NEW YORK (AP) -- Shares of Cisco Systems Inc. slid in premarket trading on Thursday as the world's largest maker of computer-networking equipment raised the possibility of a big slowdown in technology spending.
The company, which reported its third-quarter financial results late Wednesday, alarmed investors with its sobering fourth-quarter forecast. Cisco CEO John Chambers said that customers are waiting longer to close deals and spending less money because of growing concerns about the economy, particularly in Europe and India.
The company said it anticipates quarterly revenue will rise 2 percent to 5 percent from a year ago, but analysts polled by FactSet expected a 7 percent increase.
George Notter of Jefferies & Co. said that he was surprised by the magnitude of Cisco's soft fourth-quarter outlook.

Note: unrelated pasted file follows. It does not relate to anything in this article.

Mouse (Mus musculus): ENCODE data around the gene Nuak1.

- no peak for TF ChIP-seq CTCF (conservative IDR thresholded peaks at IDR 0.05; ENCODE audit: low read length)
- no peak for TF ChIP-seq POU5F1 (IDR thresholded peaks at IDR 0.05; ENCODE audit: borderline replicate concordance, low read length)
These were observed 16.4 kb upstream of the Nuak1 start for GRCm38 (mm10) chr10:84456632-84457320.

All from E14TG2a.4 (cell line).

"It reminds us that, while Cisco is executing rather well, the business remains highly correlated with the ebbs and flows of the global macro-economy. Europe is clearly deteriorating," the analyst wrote in a client note.
Notter reiterated a "Hold" rating and $18 price target.
Citi Investment Research's Jim Suva said that Cisco's guidance was not exactly what investors were looking for, as revenue "is the most critical metric from Cisco to watch for the technology supply chain."
The analyst suggested investors buy shares of companies that make connecting equipment such as TE Connectivity Ltd. instead.
"We favor the connector industry, which has a much more diversified customer base, stronger cash flow, margins, dividends, stock buybacks, and accretive merger and acquisition opportunities," Suva said.
Cisco's stock slid $1.49, or 7.9 percent, to $17.29 in premarket trading.